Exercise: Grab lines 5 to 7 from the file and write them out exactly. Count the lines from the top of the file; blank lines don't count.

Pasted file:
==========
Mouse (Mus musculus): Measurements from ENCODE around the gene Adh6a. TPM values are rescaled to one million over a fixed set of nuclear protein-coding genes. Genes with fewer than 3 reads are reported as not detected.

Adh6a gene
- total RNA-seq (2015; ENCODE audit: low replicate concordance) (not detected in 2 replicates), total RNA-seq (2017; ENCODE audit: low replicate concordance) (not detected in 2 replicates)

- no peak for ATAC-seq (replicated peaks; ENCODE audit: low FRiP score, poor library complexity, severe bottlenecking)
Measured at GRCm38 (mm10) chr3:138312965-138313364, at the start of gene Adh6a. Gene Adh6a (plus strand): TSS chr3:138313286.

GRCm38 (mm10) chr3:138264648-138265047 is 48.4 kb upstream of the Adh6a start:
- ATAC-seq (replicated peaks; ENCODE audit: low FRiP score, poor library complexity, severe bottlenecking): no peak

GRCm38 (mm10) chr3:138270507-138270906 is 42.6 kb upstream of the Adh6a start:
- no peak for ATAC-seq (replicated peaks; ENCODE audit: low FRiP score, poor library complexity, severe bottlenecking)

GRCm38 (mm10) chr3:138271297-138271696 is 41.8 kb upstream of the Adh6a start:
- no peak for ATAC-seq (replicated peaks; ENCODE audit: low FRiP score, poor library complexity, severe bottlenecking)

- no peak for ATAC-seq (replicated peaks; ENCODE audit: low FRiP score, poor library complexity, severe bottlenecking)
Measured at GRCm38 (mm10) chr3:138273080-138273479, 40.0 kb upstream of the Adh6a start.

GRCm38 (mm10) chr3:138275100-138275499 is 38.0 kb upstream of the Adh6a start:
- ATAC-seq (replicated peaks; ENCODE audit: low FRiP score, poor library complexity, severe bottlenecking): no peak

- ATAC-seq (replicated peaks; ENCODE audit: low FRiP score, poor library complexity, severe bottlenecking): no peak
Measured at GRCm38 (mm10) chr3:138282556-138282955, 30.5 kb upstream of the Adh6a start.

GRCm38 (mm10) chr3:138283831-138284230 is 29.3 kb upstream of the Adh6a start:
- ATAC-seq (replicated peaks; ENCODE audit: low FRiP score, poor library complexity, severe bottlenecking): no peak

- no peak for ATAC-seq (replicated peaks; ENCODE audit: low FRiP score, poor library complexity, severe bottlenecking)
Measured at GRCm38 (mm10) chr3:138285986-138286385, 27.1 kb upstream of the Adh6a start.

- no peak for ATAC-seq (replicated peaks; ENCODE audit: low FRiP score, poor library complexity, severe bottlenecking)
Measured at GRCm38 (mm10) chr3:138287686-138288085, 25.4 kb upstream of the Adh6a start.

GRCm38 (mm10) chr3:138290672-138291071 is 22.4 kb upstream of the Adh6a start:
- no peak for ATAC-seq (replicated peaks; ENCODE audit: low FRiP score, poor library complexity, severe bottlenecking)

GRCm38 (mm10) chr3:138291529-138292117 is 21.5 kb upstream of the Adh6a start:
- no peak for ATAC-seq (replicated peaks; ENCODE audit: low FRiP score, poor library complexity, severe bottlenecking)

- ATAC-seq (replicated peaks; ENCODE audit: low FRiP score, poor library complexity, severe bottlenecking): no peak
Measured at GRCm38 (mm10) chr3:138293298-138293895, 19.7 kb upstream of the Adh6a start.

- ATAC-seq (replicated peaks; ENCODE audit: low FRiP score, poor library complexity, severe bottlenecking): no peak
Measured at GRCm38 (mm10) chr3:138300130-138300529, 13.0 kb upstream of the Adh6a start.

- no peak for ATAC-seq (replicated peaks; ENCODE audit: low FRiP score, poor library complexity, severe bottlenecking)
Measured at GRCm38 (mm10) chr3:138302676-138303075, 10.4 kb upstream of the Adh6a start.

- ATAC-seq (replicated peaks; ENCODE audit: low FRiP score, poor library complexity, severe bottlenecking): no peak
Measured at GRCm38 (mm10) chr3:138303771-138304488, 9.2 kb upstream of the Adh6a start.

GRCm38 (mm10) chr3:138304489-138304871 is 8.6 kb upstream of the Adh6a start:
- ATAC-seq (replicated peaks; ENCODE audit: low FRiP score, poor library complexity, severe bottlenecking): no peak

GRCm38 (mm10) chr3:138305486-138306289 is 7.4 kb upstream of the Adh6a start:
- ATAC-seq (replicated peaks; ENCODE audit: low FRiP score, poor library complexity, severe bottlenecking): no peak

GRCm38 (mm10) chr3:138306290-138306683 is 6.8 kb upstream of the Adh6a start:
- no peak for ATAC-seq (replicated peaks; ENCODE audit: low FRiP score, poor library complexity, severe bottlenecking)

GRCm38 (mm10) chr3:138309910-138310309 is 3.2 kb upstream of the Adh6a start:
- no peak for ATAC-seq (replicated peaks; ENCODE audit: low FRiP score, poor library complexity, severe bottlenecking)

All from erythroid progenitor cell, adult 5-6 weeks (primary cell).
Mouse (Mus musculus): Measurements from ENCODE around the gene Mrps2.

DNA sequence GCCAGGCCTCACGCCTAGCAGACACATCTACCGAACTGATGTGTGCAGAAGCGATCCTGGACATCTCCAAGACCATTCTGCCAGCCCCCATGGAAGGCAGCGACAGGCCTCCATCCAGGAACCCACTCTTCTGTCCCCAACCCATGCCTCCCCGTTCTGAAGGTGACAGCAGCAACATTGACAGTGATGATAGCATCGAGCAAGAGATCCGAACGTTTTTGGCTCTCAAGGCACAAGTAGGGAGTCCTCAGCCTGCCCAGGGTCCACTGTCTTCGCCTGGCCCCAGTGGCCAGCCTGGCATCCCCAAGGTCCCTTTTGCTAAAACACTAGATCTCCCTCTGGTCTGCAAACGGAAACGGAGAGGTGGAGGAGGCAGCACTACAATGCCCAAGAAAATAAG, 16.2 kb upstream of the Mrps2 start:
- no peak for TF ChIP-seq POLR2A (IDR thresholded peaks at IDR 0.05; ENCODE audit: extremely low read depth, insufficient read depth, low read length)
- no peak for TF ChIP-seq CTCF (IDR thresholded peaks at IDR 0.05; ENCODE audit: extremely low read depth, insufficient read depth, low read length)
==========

Measured at GRCm38 (mm10) chr3:138312965-138313364, at the start of gene Adh6a. Gene Adh6a (plus strand): TSS chr3:138313286.

GRCm38 (mm10) chr3:138264648-138265047 is 48.4 kb upstream of the Adh6a start:
- ATAC-seq (replicated peaks; ENCODE audit: low FRiP score, poor library complexity, severe bottlenecking): no peak